Everything Must Go
As any film fan can tell you, one of the very best feelings you can have is the rush of discovery when you stumble across something new, interesting, and unexpected. It’s fun to anticipate things too, and Hollywood knows how to whet our appetites like almost nothing else in the world, but too often that wonderful sense of surprise is a casualty of trailers and marketing and focus groups. And when you find it, you want to spread the word, to let people know that you saw something cool that you hadn’t already been planning to see eight months in advance.
In my case, I literally had not heard of EVERYTHING MUST GO until last week. And honestly, that’s weird to me; I don’t think a Will Ferrell movie should fly under the radar like this, even if it’s not entirely like his usual fare. Of course, in a topsy-turvy world where they think ANCHORMAN 2 might not have an audience, I suppose nothing is certain anymore.
EVERYTHING MUST GO isn’t one of those extra-serious movies comedians do to prove they can win Oscars, but it’s closer to that than Ferrell has ever come before. He plays Nick Halsey, a middle-aged sales manager with a drinking problem. It’s not the usual kind of drinking problem we see in the movies, with screen doors slamming and yelling and violence; Nick is a well-meaning and quiet man who is simply much more interested in being drunk than in any other aspect of his life, from behaving on the job to maintaining his marriage. When he gets laid off, his first stop is the convenience store on the way home, where he loads up on a couple of twelve-packs; it’s only afterward that he comes home to find his possessions on the front lawn, the house locked and barred against him, and his credit cards shut off.
We never see his wife; messages are relayed to and from her by Nick’s friend and former AA sponsor, police detective Frank Garcia (Michael Peña), who urges Nick to move on as soon as he can. Moving is the last thing Nick is interested in, though; he sets up shop in his comfy-looking recliner with the twelve-packs and gets busy watching the neighborhood, particularly Samantha (Rebecca Hall), the attractive and sensitive young wife who’s just moved in across the street sans husband. The police try to arrest Nick for vagrancy on his own lawn, but Frank buys Nick a few days of time by getting him a yard sale permit. This sounds like more moving and working to Nick, who’s having none of that, so he enlists the help of a bored-looking boy named Kenny (Christopher Jordan Wallace) to handle the actual yard sale while Nick drinks in peace and comfort.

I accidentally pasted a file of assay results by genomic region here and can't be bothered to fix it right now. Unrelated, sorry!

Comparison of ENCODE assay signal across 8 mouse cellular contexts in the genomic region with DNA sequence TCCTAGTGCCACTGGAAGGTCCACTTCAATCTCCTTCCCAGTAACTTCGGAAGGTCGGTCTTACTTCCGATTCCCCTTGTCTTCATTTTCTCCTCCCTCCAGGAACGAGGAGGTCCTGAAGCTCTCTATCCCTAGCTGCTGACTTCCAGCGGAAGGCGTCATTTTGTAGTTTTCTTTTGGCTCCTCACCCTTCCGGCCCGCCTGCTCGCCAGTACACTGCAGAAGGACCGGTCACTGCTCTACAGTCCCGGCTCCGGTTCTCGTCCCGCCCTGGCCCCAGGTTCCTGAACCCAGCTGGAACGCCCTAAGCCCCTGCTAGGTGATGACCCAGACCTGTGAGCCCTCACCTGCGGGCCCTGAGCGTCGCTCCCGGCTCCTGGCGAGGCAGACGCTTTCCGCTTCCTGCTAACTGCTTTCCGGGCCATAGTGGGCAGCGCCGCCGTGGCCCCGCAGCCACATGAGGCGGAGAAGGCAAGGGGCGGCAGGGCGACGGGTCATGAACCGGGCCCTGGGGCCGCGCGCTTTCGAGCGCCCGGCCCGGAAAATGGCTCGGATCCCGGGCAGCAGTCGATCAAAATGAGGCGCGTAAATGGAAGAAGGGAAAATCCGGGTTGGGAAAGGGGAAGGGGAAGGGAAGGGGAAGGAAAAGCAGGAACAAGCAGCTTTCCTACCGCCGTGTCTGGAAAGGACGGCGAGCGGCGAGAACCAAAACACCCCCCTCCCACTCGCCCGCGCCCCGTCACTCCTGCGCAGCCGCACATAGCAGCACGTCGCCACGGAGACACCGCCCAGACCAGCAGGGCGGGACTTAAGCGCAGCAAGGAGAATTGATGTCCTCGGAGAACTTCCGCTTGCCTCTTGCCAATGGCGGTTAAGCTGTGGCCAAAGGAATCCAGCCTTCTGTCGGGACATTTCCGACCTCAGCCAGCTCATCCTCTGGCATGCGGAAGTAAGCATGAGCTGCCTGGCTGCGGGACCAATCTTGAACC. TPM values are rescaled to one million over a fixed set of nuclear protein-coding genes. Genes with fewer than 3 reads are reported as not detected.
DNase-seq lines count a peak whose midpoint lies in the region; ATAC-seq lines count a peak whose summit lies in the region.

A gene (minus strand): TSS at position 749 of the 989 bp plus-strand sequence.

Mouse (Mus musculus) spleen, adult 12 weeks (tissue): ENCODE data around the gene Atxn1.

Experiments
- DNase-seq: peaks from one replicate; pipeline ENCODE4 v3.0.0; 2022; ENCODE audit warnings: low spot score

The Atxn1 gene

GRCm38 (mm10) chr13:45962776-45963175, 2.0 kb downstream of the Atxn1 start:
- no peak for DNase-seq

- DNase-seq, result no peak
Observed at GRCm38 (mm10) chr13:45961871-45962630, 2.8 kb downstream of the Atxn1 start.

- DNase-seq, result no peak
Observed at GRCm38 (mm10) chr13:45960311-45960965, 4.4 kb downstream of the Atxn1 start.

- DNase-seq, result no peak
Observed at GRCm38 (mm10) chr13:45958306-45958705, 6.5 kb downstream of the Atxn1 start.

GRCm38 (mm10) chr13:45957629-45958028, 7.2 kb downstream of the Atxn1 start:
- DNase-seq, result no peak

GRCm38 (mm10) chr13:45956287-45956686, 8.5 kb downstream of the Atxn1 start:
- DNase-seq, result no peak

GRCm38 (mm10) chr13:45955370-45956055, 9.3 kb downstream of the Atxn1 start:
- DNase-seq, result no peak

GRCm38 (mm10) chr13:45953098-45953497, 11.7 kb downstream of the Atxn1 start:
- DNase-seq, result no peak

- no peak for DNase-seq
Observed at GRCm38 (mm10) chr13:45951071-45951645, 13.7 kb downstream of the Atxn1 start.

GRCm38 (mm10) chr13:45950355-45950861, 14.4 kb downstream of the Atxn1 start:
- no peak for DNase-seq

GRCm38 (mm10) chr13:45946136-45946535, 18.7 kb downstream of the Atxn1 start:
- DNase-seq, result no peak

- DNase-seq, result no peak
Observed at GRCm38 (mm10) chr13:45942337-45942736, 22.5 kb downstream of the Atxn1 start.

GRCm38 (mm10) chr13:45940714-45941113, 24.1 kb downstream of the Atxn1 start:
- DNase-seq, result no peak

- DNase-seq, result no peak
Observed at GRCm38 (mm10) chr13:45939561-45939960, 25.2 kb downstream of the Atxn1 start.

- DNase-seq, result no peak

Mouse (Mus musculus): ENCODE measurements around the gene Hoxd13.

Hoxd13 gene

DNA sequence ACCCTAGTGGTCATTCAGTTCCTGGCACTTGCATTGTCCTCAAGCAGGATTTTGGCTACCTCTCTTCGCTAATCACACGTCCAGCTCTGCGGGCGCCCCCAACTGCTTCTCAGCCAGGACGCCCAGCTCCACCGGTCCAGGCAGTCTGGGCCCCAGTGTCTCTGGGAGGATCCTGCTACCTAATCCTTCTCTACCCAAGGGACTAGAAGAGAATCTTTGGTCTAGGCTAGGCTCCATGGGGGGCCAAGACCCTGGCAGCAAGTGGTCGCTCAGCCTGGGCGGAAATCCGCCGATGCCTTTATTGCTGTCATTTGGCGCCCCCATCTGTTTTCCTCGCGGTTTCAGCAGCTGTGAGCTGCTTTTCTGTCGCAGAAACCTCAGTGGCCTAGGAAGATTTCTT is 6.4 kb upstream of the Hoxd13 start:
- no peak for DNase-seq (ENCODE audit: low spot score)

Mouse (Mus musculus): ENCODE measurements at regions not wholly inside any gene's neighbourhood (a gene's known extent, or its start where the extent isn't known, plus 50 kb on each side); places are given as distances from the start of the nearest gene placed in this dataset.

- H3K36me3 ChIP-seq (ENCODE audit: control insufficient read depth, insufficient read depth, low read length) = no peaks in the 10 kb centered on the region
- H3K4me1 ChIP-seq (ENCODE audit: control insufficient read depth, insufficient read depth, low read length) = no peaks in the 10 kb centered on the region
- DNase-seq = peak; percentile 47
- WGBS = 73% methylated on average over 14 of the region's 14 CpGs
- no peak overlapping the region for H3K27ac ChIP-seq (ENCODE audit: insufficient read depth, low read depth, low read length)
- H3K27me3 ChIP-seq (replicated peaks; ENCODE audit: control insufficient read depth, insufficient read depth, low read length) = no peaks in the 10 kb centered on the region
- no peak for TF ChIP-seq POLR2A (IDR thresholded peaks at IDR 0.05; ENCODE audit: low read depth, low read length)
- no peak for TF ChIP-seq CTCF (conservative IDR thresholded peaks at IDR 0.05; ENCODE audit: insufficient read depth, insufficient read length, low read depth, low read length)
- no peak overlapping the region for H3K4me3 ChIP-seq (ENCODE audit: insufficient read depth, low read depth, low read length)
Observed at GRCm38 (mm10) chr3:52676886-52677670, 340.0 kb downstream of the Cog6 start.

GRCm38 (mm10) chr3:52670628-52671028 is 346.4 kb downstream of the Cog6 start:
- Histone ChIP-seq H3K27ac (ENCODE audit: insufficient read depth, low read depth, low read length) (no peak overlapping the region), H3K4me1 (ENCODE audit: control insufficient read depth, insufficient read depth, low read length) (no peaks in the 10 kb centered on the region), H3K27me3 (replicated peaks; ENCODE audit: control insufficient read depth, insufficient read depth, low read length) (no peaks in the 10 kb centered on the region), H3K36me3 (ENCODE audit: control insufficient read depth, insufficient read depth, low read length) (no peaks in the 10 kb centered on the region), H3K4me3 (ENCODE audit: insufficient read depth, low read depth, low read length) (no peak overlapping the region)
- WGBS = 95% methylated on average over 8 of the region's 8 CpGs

Of course, try as he might, Nick can’t stay entirely uninvolved in his own life; Kenny, whose placid exterior hides an ambitious soul (and, we suspect, a need for a father figure), coaxes him for sales tips and turns the yard sale into big business, while Samantha, whose pregnant belly and empty house hint at a marriage with its own problems, grows close to Nick almost despite her own better judgment. But while Nick is a nice guy, he’s still a nice guy with a drinking problem, and it is never entirely certain if he’ll be able to choose his new friends over his Old Milwaukee.
If this sounds serious, well, I guess alcoholism and divorce are serious, but it’s a truly bad situation that doesn’t have any humor in it, and the movie finds that vein of humor and works it. Nick’s drunken detachment affords him the courage to say and do funny and honest things he wouldn’t have if he were sober – when an officer stops him to ask how much he’s had to drink, Nick’s disarmingly cheerful reply is “not nearly enough” – and there are some laughs from his new vantage point in life: he discovers intimate secrets about an obnoxious neighbor, constructs a makeshift shower with a garden hose, and screens old 16mm home movies on the outside of his garage door. Ferrell, who doesn’t get nearly enough credit for (or opportunities for) his subtlety, plays these moments perfectly, making Nick nice but not too nice, sympathetic but always the source of his own woes.
EVERYTHING MUST GO is the freshman effort of new director Dan Rush, who wrote the screenplay based on a short story by the acclaimed 1980s author Raymond Carver. Carver’s polished, diamond-smooth short stories were often notable for their ironic, almost clinical detachment, and Rush captures that feeling faithfully here. The movie has drama, comedy, sweetness and heartbreak, but all these emotions are a bit muted, kept a bit at arm’s length, both by the direction and by the subdued musical score; the sad parts are sad but not too sad, the funny parts make us chuckle rather than guffaw. It’s an interesting stylistic choice that gives us a detachment from the proceedings like what Nick himself feels as he sucks back his lagers, but as the movie eventually takes pains to remind us, that detachment comes at its own cost. In the movie’s case, the cost is a slightly chilly tone that some audiences will appreciate and others will be bored by.
Ultimately, though, it ends up being worth it. I talked about surprise earlier, and EVERYTHING MUST GO surprised me by how well it tied up all these different elements – comedy and tragedy, drama and farce – and made them work together, and then built them up to a satisfying climax. It comes together, it works, and I left the theater wanting to tell everybody about this fantastic movie that they might not have heard of…so here I am. Maybe everything must go, but with luck, this movie won’t be going anywhere just yet.